Blood in Bike Polo: The Role of Violence

Bike polo, in its very nature, is a relatively dangerous sport. When I first started playing (and my club was young, and I was scared to lean on my bike, and I didn’t keep my head up nor did anyone else, really) I crashed a lot.

Our club as a whole was pretty rock-um-sock-um when it came to playing. We’d run each other into the fence, we’d T-bone on purpose at times. It was great fun, really.

But as we developed as a club we stopped being so violent (I like to think we were getting more skilled and didn’t need to crash into each other to stop plays, for instance), and that was pretty good, too. There was a general feeling that really good players didn’t need to be violent (and I subscribe to that belief myself), so if you want to become a good player, you need to depend on finesse more than brute strength.

But let’s take a moment to talk about the other side of the coin, here. The scarred up, bruised and tooth spitting side of the coin.

The general rules of bike polo (if you don’t subscribe to reading all of the NAH rulebook) is body to body, bike to bike, and mallet to mallet contact. 2 of these three can lead to some brutal situations, as evidenced by Mr. Do’s lovely video which I will now gratuitously post because it’s that damned good:

World Class Polo from Mr.Do on Vimeo.

I bring this up for a few reasons: 1. It’s so good. God just watch it again right now. 2.These are champion players. Top notch in North America.  3. They are sometimes not finesse players. They are intelligent brutes. They are corking geniuses. They are using violence in a not-so-violent way (with purpose rather than malice, I suppose). And that makes me respect the way they’re playing a touch more.

I am, by nature, a guy who likes getting into a good spat. I like getting thrown around and laying a clean amount of crush on someone who just tried to take the ball from me. But it’s important to note that I don’t like when people are violent without cause – when people choose to lay someone out who, by all accounts, isn’t an aggressive player.

picture from Brisbane bike polo ( I think)

I guess what I’m coming to is this: aggressive play in bike polo is an important element that, frankly, I’m concerned is going to disappear. I also believe, however, that all out violence for the sake of violence (i.e. bike hockey) isn’t the way our sport is going to progress and develop. We have to find a balance – and I believe when we’re talking about a sport that takes place on two wheels, balance shouldn’t be too terribly hard to come by.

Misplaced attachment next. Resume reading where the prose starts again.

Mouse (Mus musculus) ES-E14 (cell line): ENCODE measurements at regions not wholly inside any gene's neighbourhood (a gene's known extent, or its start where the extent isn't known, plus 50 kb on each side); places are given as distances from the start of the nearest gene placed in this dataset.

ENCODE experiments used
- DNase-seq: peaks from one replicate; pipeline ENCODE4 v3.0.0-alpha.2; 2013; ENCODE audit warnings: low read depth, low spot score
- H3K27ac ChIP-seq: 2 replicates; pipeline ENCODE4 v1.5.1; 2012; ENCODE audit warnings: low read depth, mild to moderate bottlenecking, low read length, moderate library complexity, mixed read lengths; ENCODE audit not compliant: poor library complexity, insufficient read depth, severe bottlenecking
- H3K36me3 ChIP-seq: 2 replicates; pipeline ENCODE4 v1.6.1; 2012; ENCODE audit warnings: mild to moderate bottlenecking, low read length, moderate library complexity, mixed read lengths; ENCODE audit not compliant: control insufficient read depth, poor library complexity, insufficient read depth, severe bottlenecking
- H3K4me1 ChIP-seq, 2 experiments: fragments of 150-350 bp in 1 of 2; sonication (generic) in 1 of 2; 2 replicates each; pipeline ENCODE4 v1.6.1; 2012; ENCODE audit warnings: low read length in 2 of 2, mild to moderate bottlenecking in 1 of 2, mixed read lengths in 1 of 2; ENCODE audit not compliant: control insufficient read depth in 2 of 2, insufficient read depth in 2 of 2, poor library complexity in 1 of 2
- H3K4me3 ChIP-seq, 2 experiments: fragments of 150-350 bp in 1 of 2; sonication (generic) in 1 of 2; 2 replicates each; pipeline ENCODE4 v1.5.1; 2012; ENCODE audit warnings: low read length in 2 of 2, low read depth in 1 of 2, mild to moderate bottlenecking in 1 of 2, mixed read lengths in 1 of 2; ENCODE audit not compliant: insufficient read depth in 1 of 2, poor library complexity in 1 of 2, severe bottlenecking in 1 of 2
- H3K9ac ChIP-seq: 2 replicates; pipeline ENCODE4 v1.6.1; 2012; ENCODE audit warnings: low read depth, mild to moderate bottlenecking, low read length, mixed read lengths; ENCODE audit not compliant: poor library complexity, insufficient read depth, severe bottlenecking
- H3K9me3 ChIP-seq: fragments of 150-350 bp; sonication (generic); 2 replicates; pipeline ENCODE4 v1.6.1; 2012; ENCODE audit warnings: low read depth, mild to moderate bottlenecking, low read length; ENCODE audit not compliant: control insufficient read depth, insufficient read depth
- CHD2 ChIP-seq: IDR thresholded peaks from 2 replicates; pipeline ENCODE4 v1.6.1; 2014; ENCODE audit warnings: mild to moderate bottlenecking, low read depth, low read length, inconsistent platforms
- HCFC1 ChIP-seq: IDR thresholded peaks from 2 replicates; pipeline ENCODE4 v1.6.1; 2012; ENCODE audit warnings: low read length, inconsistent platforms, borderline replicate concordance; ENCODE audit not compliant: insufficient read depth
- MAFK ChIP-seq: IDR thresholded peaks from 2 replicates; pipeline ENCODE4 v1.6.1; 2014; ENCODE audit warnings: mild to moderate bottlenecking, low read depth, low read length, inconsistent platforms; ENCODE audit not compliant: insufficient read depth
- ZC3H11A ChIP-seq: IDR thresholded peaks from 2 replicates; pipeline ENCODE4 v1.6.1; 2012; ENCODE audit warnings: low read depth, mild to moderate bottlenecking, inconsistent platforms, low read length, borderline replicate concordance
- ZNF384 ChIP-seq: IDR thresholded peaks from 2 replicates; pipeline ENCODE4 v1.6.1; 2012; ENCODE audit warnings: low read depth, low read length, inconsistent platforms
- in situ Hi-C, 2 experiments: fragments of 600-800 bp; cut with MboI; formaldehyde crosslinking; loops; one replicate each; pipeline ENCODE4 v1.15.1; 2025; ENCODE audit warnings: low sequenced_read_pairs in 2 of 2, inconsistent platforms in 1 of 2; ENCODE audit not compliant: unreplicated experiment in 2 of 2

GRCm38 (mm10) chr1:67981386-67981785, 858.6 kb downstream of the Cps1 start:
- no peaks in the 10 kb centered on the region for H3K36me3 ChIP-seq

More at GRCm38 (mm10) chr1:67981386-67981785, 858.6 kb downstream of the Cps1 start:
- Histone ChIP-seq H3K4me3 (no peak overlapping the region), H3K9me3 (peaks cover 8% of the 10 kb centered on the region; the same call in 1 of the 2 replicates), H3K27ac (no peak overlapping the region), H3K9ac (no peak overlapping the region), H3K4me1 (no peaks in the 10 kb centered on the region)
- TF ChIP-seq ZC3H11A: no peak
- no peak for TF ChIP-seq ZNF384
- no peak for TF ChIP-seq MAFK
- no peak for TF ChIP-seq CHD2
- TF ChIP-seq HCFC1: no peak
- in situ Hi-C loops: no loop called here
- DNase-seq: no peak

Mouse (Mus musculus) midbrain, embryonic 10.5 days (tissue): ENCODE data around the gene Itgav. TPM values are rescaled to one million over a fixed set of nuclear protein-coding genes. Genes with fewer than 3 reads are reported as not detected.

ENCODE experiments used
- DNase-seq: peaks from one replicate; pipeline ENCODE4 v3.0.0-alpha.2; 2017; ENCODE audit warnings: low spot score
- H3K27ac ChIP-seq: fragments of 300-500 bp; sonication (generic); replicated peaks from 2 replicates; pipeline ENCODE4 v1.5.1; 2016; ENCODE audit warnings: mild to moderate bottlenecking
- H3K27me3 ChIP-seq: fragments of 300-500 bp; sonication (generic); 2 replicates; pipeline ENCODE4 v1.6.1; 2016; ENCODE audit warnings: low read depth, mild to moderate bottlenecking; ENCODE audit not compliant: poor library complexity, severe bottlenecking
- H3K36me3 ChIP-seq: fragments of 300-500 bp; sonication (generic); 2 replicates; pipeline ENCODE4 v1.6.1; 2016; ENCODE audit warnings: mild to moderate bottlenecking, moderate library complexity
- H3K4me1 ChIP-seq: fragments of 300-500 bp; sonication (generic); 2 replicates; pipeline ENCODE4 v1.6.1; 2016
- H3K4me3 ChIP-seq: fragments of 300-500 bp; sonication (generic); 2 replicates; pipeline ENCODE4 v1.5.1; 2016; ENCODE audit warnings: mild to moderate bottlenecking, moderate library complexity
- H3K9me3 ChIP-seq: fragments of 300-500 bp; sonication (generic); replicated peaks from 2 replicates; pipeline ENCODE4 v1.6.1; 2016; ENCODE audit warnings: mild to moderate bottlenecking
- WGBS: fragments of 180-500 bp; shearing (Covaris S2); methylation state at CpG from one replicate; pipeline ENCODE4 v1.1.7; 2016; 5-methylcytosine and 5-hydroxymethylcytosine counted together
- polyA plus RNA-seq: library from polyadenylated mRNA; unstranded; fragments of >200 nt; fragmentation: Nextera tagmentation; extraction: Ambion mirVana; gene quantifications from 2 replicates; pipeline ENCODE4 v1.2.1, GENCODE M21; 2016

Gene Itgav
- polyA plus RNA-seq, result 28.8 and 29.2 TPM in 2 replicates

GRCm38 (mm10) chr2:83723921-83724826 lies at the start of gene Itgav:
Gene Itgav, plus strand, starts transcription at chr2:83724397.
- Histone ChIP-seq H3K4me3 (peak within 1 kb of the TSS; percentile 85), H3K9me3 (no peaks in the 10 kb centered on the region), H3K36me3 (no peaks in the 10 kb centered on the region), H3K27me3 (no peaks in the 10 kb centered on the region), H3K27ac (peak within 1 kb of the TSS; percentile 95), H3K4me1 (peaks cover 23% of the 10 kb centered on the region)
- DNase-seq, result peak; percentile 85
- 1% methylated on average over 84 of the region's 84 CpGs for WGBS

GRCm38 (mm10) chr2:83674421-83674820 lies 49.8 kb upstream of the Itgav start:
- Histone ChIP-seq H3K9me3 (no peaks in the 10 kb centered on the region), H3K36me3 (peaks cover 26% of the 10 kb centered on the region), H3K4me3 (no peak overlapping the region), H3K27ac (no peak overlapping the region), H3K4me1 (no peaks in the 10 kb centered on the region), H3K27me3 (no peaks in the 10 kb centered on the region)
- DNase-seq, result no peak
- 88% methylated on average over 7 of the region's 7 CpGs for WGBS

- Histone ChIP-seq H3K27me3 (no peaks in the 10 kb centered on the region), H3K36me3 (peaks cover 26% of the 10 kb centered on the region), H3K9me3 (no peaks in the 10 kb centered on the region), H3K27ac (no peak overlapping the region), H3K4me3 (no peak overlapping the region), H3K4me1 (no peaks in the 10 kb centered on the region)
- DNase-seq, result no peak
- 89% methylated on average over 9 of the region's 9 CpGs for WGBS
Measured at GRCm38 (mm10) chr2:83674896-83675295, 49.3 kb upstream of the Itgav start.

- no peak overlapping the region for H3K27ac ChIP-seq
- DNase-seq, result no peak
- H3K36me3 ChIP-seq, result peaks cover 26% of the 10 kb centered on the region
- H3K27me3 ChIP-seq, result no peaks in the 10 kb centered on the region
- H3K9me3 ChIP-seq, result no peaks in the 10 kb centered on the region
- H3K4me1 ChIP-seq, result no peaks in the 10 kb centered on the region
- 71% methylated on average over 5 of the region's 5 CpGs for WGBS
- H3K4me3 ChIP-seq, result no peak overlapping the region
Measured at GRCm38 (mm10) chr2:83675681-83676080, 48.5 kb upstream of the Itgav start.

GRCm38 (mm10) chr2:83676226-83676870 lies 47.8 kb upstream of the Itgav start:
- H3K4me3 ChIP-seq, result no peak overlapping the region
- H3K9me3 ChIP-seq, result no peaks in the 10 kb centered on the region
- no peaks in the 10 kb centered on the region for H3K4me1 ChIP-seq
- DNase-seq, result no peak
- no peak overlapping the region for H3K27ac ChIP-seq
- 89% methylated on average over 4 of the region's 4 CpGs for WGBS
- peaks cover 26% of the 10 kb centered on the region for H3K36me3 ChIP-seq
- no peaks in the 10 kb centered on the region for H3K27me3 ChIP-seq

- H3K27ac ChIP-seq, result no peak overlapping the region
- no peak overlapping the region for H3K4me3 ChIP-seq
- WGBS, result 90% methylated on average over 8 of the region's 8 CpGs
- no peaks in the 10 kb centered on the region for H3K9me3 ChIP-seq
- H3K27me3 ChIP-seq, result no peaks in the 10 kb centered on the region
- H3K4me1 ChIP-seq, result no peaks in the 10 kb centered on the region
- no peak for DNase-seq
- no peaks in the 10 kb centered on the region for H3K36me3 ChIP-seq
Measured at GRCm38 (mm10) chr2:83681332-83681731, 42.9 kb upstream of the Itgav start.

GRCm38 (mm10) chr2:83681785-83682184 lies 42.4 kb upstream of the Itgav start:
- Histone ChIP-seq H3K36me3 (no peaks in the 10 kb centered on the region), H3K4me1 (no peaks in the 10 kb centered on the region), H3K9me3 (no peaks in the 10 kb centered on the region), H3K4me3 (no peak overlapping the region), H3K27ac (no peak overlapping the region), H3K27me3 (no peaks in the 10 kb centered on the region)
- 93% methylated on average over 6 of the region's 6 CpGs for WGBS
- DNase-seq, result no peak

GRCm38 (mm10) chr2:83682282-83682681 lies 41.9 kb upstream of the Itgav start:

For instance: my club had a policy, as I mentioned before, of restraining ourselves on aggressive play. Then we sent our first few boys into a few tournaments, and we almost instantly became somewhat aggressive again. Certainly not brawlers like we were before, but more selectively—using it when the other guy was up for it and it made sense/was fun (after all, we’re talking pickup). I think the way Lancaster United has found the balance between aggressive play and finesse can be a microcosm of what the sport as a whole should develop into, if it hasn’t already. Aggressive players who intelligently use their power can play alongside finesse players who are able to dart in and out of plays. This promotes a more varied skillset of individuals, more interesting play, and keeps the sport to its roots as a rough and tumble sort of game.

As with every longwinded post I make on this site, please do (and I really want to know, srsly) what you think. Is there any place for aggressive play? Should we all work on strict finesse? A balance of both? Am I way off base? Do you still love me?

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10 comments

  1. Bill Laudien says:

    I thought most of the hits in the video were clean with the exception of the elbows and arms thrown. Shoulders, bike checks, and leaning on each other seems reasonable, but you shouldn’t be allowed to extend your arm and initiate contact with someone else. Pushing, shoving, elbowing, punching should all be penalties.

    • Crusher says: